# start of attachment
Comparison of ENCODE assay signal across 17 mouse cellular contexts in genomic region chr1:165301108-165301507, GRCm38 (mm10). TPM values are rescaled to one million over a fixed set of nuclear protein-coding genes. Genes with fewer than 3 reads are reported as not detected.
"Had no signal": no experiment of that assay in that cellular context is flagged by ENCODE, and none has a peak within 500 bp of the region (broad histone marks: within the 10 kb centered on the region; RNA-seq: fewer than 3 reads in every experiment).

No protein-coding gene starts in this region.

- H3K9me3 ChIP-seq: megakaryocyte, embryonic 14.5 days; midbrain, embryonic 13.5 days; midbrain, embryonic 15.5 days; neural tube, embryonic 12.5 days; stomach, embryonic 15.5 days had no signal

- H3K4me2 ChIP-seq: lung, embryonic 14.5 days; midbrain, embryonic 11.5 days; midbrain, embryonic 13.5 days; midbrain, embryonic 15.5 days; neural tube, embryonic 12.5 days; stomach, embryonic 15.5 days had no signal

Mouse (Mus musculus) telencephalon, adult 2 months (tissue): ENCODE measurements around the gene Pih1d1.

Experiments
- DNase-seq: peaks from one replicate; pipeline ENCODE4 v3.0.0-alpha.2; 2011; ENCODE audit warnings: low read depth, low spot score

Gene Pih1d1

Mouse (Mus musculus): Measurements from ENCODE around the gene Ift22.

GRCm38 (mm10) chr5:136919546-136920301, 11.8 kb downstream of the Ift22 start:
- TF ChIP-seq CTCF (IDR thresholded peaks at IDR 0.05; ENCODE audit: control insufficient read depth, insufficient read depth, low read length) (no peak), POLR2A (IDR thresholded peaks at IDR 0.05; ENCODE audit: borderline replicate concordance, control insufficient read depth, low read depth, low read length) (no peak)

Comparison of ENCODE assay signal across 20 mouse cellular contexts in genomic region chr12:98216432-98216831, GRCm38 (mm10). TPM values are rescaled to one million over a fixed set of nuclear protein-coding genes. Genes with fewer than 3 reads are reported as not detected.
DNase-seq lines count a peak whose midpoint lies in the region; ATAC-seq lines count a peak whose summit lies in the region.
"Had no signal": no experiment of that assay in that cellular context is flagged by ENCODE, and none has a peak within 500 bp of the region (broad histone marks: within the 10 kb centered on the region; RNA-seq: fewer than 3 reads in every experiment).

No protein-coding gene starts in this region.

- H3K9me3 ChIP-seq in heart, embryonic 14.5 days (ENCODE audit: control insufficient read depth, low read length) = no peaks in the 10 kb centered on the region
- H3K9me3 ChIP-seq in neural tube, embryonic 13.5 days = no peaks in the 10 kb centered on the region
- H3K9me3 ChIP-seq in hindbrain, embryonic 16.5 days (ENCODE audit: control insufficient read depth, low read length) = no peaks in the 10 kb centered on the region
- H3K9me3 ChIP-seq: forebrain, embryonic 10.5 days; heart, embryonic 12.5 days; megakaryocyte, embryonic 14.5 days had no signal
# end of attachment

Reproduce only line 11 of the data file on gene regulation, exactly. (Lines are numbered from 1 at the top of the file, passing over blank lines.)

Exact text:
GRCm38 (mm10) chr5:136919546-136920301, 11.8 kb downstream of the Ift22 start: